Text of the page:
Re: CB&Q Horse Cars circa 1915

Steve Lucas <stevelucas3@...>


A John Nehrich article in the July, 1984 Mainline Modeler titled "Strengthened Underfrmes" goes into a bit of detail about retrofitting steel underframes to wood passenger cars.

Commonwealth Steel Co. supplied a "kit" consisting of two steel combined end platforms and body (truck) bolster castings. The two castings were connected under the car by steel girders. Attached to the girders were the needle beams for the queen posts.

My suspicion is that the CB&Q chose not to use turnbuckles on some wood cars reftrofitted with steel underfrmaes.

Hope that this helps,

Steve Lucas.

--- In STMFC@..., "Nelson Moyer" <ku0a@...> wrote:

I'm researching the CB&Q Class BH-1 horse cars that were converted from 60
ft. 9-1/2 in. baggage cars in 1915. The baggage cars were originally built
in 1893 for the Burlington and Missouri River and later used by the CB&Q
before they were converted. Four of these cars received steel frames during
conversion, however a close-up photo of car 1300 taken in the 1920s, shows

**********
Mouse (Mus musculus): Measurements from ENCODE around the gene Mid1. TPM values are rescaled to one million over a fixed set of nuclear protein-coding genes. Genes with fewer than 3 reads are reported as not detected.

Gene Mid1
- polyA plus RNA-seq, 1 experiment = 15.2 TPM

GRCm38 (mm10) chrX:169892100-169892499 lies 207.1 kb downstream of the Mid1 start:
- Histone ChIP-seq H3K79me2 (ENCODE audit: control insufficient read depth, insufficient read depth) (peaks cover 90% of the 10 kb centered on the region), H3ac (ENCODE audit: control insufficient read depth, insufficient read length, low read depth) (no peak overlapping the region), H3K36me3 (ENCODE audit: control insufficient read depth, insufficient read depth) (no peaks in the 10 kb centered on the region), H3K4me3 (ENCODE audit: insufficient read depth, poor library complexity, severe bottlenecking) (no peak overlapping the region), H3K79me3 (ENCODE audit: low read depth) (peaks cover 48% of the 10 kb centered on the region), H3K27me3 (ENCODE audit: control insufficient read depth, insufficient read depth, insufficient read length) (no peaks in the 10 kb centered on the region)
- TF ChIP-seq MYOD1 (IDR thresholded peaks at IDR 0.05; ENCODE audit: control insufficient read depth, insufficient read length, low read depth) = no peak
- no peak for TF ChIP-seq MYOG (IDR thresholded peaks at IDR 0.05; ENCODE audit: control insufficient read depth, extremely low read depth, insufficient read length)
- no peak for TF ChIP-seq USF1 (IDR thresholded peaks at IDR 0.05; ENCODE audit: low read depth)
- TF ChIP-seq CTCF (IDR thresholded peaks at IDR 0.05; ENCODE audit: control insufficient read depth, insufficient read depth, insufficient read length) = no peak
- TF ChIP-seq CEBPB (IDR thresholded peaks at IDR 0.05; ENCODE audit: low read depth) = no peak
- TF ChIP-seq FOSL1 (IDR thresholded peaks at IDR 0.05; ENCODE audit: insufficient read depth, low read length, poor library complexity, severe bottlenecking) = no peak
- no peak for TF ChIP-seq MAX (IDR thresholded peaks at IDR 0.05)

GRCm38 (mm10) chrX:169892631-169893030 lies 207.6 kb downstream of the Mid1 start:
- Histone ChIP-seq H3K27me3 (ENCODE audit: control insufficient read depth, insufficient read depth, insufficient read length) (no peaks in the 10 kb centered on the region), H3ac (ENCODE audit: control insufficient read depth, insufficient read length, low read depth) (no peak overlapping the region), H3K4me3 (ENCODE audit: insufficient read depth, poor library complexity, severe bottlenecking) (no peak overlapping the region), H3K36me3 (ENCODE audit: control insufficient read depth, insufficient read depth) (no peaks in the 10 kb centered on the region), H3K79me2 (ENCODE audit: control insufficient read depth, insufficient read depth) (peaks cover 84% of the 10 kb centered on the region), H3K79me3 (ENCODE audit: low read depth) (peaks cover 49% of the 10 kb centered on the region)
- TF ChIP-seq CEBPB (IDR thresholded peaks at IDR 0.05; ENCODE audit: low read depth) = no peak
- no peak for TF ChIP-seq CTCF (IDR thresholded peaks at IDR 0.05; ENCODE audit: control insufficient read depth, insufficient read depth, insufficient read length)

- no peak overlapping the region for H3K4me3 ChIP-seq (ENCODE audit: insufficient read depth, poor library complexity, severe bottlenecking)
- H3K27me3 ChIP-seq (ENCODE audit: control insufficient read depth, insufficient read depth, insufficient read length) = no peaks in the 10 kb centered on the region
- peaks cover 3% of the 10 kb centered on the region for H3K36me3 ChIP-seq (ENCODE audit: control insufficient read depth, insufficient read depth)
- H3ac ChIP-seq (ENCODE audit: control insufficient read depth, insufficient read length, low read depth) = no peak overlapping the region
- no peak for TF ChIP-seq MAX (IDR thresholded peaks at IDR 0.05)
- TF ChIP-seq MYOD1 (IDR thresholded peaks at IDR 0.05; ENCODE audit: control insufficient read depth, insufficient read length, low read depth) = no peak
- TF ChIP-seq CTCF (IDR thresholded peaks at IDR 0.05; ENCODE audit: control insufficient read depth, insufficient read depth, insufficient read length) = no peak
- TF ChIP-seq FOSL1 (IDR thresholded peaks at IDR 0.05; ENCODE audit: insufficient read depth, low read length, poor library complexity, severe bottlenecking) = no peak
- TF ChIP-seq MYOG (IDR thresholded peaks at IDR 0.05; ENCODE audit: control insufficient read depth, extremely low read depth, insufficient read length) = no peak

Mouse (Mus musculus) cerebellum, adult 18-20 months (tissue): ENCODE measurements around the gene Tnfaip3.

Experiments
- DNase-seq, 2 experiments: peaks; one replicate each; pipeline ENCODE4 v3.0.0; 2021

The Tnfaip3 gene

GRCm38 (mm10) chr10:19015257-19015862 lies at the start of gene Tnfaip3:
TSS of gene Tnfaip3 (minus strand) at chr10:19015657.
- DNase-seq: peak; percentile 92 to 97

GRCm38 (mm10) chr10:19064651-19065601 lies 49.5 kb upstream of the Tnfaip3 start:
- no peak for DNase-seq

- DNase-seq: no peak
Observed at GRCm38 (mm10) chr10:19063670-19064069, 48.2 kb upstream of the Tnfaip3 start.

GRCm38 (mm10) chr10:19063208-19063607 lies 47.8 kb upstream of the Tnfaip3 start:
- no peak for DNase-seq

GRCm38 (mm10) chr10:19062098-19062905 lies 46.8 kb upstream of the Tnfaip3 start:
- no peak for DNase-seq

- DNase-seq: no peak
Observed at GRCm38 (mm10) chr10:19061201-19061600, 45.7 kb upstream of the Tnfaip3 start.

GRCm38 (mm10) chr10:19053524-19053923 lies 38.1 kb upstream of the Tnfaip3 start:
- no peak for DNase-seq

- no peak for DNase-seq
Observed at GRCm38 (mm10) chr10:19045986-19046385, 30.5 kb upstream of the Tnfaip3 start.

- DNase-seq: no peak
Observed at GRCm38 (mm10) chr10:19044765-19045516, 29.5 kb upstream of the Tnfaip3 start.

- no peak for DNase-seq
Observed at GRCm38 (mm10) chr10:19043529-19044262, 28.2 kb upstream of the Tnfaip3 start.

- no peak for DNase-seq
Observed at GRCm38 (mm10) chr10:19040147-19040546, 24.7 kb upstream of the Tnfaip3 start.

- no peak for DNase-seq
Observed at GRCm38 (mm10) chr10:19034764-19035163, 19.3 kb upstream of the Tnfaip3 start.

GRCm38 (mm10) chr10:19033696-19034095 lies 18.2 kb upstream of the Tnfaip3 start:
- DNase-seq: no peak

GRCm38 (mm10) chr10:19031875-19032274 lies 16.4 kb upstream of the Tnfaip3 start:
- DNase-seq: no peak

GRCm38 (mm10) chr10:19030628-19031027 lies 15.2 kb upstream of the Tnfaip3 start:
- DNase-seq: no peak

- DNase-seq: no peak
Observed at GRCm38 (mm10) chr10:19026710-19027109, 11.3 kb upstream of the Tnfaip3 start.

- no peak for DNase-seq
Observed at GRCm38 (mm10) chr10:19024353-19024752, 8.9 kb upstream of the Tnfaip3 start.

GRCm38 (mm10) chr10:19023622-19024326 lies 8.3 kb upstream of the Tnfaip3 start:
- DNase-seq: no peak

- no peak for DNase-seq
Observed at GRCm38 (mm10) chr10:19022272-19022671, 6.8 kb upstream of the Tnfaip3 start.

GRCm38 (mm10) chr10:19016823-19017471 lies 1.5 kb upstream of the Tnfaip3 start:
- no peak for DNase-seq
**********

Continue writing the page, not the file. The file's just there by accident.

large steel rods where the original truss rods were, and no fish-belly
frame. If this car had conventional truss rods or a steel fish-belly, it
would be an easy scratchbuilding project. Apparently, it has some sort of
hybrid steel frame between truss rods and fish-belly, and I have neither
drawings nor photographs with enough detail to know how to model the frame.

Was there a steel frame in use in 1915 that resembled a truss-braced
underbody, but without turnbuckles and with large diameter truss rods? If
so, how was it constructed and what did it look like?

Photographs of these cars taken in the 1920s show a row of vents that extend
the full length of the clerestory. It's not possible to tell from the
pictures if these were open screened vents, or had a door of some kind.
Since these cars carried animals, my guess was that they were screened
vents, but I'd be interested in other opinions.

Photographs of these cars taken in the 1920s show a handrail extending the
full length of the car on the clerestory roof on the right side of the car,
but none of the photographs show roof grabs on either side of the cars.
Apparently, the side grab ladders were used to access the end mounted brake
wheels (two on each end!), but I can't figure out the purpose of the roof
rail, or imagine how all those brake wheels were rigged.

I'd like to hear your thoughts on these issues, so I can proceed with plans
and building.

Nelson Moyer


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